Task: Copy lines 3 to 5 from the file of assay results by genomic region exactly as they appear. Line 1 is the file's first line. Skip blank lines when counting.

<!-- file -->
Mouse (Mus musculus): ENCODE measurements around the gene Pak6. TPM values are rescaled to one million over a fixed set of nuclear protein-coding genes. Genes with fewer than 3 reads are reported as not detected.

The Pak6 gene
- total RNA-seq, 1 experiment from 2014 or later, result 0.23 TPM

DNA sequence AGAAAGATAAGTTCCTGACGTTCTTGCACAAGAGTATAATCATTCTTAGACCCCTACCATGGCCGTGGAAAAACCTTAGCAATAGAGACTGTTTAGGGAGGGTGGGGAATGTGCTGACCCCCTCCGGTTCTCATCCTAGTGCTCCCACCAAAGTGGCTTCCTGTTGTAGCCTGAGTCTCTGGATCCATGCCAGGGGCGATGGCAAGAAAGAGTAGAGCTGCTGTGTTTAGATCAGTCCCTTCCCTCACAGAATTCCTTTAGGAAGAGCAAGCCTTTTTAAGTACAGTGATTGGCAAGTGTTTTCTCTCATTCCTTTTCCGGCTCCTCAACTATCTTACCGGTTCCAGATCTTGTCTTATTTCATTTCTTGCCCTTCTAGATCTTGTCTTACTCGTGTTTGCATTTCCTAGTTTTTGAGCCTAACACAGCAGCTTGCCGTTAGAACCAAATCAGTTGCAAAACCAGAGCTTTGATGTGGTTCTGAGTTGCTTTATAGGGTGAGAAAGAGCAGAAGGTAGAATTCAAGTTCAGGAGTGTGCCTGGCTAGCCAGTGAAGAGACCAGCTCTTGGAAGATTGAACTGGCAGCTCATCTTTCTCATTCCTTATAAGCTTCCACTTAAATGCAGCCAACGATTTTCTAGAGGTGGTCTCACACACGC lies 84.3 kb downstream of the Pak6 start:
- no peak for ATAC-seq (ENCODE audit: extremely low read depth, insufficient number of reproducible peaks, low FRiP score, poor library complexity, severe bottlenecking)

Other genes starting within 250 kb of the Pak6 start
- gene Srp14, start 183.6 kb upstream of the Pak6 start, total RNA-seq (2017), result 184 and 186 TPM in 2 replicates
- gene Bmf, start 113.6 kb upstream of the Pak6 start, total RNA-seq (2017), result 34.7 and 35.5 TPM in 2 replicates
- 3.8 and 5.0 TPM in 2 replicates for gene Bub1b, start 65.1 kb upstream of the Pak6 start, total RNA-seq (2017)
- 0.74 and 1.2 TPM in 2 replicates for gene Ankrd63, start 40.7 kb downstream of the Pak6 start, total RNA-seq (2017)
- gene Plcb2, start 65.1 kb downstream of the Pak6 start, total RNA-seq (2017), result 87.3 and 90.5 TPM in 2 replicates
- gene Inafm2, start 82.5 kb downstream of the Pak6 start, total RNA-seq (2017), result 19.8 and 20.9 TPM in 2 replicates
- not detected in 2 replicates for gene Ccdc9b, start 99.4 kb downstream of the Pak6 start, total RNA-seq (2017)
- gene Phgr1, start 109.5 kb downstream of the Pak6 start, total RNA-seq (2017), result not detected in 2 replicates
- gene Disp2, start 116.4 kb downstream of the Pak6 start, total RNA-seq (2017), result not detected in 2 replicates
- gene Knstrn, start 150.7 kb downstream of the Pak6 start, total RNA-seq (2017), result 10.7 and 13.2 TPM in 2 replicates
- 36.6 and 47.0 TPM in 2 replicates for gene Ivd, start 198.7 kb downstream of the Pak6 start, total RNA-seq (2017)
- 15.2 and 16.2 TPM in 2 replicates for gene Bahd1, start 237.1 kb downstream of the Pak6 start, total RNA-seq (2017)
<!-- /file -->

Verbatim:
- total RNA-seq, 1 experiment from 2014 or later, result 0.23 TPM

DNA sequence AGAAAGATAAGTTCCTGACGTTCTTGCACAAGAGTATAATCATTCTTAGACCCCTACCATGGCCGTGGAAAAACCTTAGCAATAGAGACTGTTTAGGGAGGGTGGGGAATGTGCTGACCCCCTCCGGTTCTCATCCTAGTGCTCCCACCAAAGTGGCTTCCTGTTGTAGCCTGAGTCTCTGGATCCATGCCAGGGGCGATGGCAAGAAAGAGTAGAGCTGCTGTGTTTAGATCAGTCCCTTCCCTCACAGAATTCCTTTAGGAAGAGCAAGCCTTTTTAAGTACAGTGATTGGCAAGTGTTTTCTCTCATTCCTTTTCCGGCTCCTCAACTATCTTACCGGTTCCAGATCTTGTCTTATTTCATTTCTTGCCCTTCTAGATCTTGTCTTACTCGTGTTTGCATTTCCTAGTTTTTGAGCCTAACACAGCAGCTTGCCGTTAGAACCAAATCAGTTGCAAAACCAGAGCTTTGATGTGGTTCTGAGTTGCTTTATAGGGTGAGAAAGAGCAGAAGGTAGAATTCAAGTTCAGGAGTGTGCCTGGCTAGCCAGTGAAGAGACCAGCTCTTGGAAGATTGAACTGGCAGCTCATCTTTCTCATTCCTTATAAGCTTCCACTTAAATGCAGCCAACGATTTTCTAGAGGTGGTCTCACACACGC lies 84.3 kb downstream of the Pak6 start:
- no peak for ATAC-seq (ENCODE audit: extremely low read depth, insufficient number of reproducible peaks, low FRiP score, poor library complexity, severe bottlenecking)